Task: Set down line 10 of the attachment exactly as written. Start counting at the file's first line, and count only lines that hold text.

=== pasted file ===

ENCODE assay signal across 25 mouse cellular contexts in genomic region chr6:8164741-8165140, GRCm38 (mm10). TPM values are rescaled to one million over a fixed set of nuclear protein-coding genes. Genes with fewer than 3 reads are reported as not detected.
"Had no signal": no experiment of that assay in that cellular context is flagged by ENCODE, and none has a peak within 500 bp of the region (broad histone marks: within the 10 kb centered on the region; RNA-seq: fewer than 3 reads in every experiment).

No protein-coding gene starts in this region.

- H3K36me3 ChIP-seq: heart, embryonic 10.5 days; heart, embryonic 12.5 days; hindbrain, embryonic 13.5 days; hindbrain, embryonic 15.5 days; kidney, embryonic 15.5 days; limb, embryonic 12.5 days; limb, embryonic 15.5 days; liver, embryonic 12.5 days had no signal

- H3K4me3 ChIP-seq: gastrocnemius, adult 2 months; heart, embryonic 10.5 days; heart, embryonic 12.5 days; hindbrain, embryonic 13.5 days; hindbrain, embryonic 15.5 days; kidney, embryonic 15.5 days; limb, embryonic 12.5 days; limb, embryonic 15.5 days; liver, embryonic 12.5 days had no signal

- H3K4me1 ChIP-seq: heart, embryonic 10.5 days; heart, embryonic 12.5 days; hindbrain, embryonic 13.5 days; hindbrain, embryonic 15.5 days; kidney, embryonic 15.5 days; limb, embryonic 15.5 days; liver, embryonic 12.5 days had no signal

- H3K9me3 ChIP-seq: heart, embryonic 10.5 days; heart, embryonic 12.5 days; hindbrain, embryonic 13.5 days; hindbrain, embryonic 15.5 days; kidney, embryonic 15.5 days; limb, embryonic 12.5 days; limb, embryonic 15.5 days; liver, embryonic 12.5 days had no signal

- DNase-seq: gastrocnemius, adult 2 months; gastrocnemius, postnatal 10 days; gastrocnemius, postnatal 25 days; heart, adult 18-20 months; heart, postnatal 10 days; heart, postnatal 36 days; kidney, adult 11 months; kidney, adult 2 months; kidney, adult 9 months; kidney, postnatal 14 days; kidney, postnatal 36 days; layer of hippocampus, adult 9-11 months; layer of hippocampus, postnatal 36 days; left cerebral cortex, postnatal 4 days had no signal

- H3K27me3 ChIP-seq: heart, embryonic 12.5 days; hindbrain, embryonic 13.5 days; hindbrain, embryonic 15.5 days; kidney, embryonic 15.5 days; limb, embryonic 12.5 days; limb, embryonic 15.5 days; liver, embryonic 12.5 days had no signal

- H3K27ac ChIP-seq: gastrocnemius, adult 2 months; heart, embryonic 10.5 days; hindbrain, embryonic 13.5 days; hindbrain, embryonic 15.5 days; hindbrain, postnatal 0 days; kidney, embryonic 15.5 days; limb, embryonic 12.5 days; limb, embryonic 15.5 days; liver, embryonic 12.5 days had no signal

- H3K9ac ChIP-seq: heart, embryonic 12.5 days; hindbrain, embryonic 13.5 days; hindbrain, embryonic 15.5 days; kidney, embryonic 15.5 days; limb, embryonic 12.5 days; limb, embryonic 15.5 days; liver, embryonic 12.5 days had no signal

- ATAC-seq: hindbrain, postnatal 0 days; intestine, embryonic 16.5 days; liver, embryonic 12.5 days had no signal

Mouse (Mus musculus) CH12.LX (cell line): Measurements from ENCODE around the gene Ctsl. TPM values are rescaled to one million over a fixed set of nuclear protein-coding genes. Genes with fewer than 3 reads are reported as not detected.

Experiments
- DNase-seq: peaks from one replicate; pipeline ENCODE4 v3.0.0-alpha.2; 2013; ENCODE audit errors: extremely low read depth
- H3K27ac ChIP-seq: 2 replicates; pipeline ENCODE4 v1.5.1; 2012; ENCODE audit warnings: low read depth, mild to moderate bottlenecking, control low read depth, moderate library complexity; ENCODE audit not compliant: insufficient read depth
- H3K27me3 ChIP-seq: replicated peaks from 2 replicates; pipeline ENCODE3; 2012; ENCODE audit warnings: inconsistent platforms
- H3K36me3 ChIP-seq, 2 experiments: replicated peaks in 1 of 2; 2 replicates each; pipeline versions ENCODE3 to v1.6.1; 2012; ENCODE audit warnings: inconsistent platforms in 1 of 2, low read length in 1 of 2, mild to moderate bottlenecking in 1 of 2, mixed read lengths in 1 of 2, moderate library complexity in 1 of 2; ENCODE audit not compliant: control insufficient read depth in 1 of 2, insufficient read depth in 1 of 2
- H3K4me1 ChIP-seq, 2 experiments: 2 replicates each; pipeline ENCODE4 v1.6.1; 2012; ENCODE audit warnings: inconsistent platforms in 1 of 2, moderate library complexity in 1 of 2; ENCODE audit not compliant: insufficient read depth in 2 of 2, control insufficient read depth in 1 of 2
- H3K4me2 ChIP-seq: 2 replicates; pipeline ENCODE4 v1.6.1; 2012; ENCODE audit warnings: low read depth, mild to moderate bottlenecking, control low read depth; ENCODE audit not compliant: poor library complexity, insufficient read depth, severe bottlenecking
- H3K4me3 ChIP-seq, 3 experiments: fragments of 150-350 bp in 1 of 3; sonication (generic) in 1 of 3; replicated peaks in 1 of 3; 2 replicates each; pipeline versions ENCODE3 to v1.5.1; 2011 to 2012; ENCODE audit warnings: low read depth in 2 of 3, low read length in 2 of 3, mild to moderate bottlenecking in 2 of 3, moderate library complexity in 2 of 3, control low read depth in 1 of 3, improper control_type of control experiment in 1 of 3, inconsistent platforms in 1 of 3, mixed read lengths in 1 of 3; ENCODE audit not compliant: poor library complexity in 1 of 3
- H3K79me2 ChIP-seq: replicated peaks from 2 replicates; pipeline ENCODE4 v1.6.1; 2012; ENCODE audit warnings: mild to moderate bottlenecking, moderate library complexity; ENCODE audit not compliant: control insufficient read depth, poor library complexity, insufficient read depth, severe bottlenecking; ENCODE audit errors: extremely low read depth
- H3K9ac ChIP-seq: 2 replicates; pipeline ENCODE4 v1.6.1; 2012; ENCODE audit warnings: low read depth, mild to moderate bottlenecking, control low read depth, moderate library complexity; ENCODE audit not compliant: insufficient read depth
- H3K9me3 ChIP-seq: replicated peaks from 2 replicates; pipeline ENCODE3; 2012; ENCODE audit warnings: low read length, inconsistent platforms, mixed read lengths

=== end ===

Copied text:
- H3K27ac ChIP-seq: gastrocnemius, adult 2 months; heart, embryonic 10.5 days; hindbrain, embryonic 13.5 days; hindbrain, embryonic 15.5 days; hindbrain, postnatal 0 days; kidney, embryonic 15.5 days; limb, embryonic 12.5 days; limb, embryonic 15.5 days; liver, embryonic 12.5 days had no signal